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Moving beyond anti-Brexit hysteria

LAURA SMITH outlines what a positive Labour vision of the future outside the EU could look like

SINCE the early hours of December 13, when I had confirmed what I had suspected — that we had lost my seat of Crewe and Nantwich after gaining it in 2017 — I’ve been pretty devastated. 

Devastated for my staff, devastated for my community and devastated because I loved my job and felt like I’d only just started. 

Mainly, though, I felt devastated because I firmly believe it could have been a very different story and the fact is that in a Brexit election we didn’t stand a chance. 

I have dedicated a lot over the last decade to seeing a socialist prime minister in No 10. 

I feel desperately sorry that we weren’t able to achieve that at this point and it feels like we have an awful lot of work to do to reach that goal, but we can do it in the future and the fight starts now. 

One thing we need to recognise is that, come this weekend, we will be leaving the EU. 

This is something that should already have happened and we as the left must start developing what we want to see happen next. 

When I was elected I was brand new to parliamentary politics. I sold myself as a different type of politician — one rooted in my community, someone who didn’t lie for votes. 

I promised my constituents, people in my own friendship groups, my own family that I respected the referendum result and I meant it. 

I truly felt then that we were going to be able to build on our 2017 manifesto and the public were up for it. 

But it became very apparent within a matter of months that our promise to respect the referendum was evaporating. 

Keir Starmer’s ridiculous “six tests” basically told the public that if we left we would stay as closely glued to the EU as possible. 

The position moved ever closer to us being a party of Remain and it was frankly awful to be one of a very small number of people fighting for us to leave the EU and paint a positive vision of what that looked like to the public. 

I hope that Labour doesn’t keep falling into the same trap over Brexit. 

People in communities like mine do not want politicians sitting on the sidelines waiting to say “I told you so.” My message to Labour is simple. 

We must accept that the country voted to leave and start painting a positive vision for life outside of the EU under a Labour government. 

Not to shift this debate forward now would be a catastrophic error. People want to know what we stand for, not just what we are against.

Ultimately those who want to stay in the EU have failed to generate serious popular demand to remain.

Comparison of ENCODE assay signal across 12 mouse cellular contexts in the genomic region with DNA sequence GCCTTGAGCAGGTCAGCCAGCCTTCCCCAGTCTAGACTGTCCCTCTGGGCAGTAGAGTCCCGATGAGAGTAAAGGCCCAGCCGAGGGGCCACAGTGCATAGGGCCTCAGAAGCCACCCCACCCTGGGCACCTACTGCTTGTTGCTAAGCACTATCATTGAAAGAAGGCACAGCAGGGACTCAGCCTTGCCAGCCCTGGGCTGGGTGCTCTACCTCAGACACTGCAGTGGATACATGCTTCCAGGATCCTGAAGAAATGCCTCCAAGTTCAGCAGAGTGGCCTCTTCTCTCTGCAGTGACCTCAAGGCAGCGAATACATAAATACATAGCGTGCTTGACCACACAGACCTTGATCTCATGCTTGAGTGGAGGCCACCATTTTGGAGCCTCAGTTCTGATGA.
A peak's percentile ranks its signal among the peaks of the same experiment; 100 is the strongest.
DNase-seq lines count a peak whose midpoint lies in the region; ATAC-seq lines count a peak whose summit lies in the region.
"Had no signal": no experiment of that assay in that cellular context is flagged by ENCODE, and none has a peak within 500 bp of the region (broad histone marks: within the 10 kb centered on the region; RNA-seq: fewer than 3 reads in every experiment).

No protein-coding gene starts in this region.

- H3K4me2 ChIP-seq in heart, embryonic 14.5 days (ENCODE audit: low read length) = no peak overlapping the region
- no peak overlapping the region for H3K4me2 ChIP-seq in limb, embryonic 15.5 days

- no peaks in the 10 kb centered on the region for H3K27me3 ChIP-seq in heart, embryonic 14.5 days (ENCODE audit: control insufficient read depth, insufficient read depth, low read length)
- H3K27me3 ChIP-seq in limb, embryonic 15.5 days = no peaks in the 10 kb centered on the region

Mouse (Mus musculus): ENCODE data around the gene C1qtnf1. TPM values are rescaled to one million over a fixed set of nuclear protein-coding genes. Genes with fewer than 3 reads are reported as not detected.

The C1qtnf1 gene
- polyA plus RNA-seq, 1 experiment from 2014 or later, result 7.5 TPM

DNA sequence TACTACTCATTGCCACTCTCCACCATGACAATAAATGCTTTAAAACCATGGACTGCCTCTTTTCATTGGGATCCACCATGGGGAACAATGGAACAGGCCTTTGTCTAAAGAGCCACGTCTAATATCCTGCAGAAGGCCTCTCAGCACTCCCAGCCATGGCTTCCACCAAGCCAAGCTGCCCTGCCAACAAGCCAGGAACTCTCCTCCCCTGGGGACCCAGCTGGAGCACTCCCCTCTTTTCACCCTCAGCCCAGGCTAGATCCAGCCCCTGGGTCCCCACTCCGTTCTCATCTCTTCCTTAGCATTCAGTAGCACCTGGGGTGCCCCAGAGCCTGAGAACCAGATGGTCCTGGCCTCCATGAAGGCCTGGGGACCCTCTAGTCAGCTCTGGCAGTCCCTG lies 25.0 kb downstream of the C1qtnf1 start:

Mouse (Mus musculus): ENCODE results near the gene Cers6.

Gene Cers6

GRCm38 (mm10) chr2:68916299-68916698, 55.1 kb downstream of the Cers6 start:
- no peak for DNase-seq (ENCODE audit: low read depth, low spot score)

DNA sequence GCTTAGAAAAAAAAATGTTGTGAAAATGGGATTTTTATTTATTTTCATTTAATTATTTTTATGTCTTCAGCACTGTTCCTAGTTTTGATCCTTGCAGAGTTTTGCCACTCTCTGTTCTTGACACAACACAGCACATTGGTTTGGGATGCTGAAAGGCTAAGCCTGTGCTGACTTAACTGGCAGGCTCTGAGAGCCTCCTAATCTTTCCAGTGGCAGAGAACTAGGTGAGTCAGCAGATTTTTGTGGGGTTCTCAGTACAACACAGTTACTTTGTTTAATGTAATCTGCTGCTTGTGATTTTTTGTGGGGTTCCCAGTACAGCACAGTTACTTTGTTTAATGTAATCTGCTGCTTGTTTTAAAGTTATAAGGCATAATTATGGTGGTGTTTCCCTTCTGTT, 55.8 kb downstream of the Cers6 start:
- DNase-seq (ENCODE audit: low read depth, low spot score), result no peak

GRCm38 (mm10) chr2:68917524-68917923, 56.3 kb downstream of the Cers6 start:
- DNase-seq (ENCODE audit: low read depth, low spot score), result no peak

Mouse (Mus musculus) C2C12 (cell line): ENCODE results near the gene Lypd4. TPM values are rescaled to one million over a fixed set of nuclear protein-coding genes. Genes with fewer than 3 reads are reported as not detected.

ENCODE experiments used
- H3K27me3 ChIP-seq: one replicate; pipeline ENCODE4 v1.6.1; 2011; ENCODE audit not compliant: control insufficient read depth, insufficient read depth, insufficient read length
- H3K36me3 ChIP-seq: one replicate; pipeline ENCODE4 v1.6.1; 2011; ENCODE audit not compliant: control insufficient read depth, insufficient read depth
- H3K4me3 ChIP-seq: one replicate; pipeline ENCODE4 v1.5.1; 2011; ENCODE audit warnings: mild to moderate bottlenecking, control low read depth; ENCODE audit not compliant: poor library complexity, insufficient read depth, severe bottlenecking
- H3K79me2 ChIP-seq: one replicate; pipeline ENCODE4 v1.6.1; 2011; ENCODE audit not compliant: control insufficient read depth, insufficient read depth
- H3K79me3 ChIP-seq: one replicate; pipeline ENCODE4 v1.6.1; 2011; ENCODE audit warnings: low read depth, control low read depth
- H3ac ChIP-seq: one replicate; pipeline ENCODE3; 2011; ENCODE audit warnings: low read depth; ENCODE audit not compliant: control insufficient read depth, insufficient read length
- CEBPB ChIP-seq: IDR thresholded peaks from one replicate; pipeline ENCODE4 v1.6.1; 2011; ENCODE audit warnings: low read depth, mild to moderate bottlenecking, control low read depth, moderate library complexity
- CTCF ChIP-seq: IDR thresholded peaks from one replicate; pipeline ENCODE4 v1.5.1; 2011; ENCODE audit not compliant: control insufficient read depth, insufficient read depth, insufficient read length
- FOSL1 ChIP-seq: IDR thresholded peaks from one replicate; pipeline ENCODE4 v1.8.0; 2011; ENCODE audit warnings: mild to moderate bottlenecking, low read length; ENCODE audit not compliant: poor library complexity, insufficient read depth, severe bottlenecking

The anti-Brexit hysteria we have witnessed is in my opinion based on a mixture of bad economics, flawed understanding of the European Union and lack of political imagination. 

The vote to leave the EU could have provided the British left — and the European left more generally — an opportunity to show that a radical break with neoliberalism, and with the institutions that support it, is possible.

It is for these reasons that I wrote last year in the Morning Star that it was vital that the Labour Party had a serious offer for those who wished to leave the EU at the next election.

That general election campaign should have focused on building a new Britain — one with full employment, a real living wage and advanced workers’ rights. 

This vision could have had the support of the Labour Party membership and the vast majority of the public too if we had stuck to our original promise. 

But we blew it, and that was because people didn’t trust us. 

I tried throughout my time as an MP to create the space for this debate. In a Westminster Hall debate in Parliament, I set out the reasons why I believe we must leave the EU to realise this vision. But it felt all too often that I was a lone voice. 

So where do we go now? It isn’t going to take long for Boris Johnson and Jacob Rees-Mogg to reveal that their Brexit doesn’t prioritise the people of Crewe — and rather than standing at the sidelines saying “I told you so,” we must sell the vision that we have regarding the redistribution of wealth, taking on the 1 per cent and empowering the workforce. We need to start doing this now, including through political education and trade unionism.

The political crisis that we face is complicated. Jeremy Corbyn represented anti-Establishment feeling and somehow it all flipped on its head to Johnson becoming the man saying he represented the people against Parliament. 

The fact is that our ruling class, including the Civil Service and Parliament, have driven a huge wedge between ordinary people and politics. 

We must now focus on the renewal of our democracy at every level, with meaningful devolution through radical federalism, making our government both more responsive and more accountable to the people. 

Brexit is happening, and we need to urgently offer a vision as socialists for a political transformation that can redefine the meaning and practices of the nation.

On the left, there should be enough common interest on the issues of class and democracy to co-operate in pursuing the restoration of democratic sovereignty, and immediately articulating a political and economic programme that can fill the spaces it leaves behind.

And what is that? It’s an industrial policy that favours workers and neglected regions. A reform of banking to restore assets to abandoned places. A democracy, locational and vocational, that can resist the domination of the rich and the educationally qualified.

And now more than ever we must reach out to a disaffected electorate and inspire and motivate them to vote for socialism.


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